Fastest time on the first test belonged to Tony Sutton and Aiden Mawhinney, in the big 911 SC, but on the slightly longer second test Paul Crosby and Pete Johnson rescued something of the day and arrived at the finish fastest. The lunchtime results showed though that they were now in fifth overall, with the Baines and the Liddell’s promoted to third and fourth.

After the excitement of the morning, everyone needed to calm down and a long and lazy run out to the third regularity of the day provided an opportunity for this. Michael Moss and James Ewing had relaxed so much that they forgot to put down a start time as they left the regs self-start, a bit of a spoiler for them. Others would also come a cropper during this regularity, with cars overshooting the third timing point at the top of a long and lofty climb, unsighted by the angle of the ascent and the now heavy rain. The last timing point was also at the top of a climb, a much shorter one, but the switchbacks were easy to miss, and it was at this point that our leaders, Graham Platts and Neil Ripley made an error and were forced into playing their final joker. The pressure was being felt all over the field. There was also trouble on this reg for John and Nicole Whitelock, who had been struggling with a clutch issue through the day. Here though, as the road began to rise, the clutch cable had snapped, and they were marooned on the side of the road. Bring forward the sweeps though, who have managed to come up with a fix to keep them moving to the end.

One more regularity remained, and it was now baking sunshine again, and a pleasant road that ran in amongst long abandoned vineyard terraces, with deserted buildings standing like the ghosts of a lost community. After this the route would ascend again, heading towards Torre, the highest point of mainland Portugal, at 1,993m, and it was here that the weather gods would really unleash their wrath. As we climbed towards the mountain, the peak was hidden by thick cloud, and within this we would find fresh snow on the ground and more materializing in the atmosphere in front of our eyes, as we drove through the clouds that had settled on the summit. The atmosphere was thick, this wasn’t a pristine coating of virgin snow, it seemed to have an opaqueness and a grime about it. It was quite incredible, even more so considering this is supposed to be late spring in Portugal, even taking the altitude into account.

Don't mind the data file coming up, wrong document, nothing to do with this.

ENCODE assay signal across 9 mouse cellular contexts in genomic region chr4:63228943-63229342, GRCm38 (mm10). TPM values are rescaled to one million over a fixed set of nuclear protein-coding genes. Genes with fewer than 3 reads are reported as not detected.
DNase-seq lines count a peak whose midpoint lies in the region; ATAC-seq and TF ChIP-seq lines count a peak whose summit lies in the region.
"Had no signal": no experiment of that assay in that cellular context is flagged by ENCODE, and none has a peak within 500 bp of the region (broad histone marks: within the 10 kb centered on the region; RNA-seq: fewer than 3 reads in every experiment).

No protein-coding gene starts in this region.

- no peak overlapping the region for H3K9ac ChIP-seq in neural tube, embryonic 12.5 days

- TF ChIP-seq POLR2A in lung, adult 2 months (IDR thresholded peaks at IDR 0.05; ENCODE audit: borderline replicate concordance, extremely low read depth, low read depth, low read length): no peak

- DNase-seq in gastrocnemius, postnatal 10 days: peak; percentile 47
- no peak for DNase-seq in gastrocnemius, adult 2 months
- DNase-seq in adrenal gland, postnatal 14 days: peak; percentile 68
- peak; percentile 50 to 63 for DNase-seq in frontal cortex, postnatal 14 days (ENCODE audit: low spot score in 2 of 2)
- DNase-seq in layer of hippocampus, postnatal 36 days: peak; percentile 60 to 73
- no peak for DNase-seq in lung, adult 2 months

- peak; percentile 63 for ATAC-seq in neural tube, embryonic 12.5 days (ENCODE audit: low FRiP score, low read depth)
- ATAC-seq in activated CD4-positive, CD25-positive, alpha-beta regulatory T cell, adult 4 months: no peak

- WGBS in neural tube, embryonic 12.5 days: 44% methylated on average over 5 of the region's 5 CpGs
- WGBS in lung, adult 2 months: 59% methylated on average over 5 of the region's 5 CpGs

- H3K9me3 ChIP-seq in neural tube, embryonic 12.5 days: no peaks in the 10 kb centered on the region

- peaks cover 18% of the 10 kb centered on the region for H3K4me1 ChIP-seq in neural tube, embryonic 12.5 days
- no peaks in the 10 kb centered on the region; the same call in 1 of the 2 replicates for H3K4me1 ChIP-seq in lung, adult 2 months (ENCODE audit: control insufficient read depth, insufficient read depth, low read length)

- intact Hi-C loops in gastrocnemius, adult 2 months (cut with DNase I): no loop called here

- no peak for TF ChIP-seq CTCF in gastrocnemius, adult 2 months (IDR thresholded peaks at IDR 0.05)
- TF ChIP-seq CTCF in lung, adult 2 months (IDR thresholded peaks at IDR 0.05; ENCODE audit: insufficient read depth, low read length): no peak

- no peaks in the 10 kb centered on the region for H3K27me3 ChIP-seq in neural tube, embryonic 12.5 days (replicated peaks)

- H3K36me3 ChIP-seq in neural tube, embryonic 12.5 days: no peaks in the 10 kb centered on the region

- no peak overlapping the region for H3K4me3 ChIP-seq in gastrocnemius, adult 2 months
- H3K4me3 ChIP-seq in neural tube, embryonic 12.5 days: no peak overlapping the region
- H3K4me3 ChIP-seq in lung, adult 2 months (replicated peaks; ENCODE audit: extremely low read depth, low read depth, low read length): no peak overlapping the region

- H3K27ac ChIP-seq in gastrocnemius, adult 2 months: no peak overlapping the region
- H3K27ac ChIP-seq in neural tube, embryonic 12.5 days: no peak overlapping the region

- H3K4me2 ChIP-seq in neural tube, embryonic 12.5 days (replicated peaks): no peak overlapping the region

Into the evenings retreat, it was time for the serious business of the days results and as well as the change in the top three, there has also been a change of the lead. After surviving their mechanical troubles, the resurgent Binstead’s are now in first, but only by a second, from Graham Platts and Neil Ripley. Third is now in the hands of the Baines, with the Mini a further five seconds adrift. Best on the day, and now fourth overall are David and Ed Liddell in the TR4.

We’re at the sharp end now, with just two days to go and, with so many miles covered there is just 6 seconds covering the top three. Tight doesn’t come close to describing it.


We use cookies to give you the best experience of using this website. By continuing to use this site, you accept our use of cookies. Please read our Cookie Policy for more information.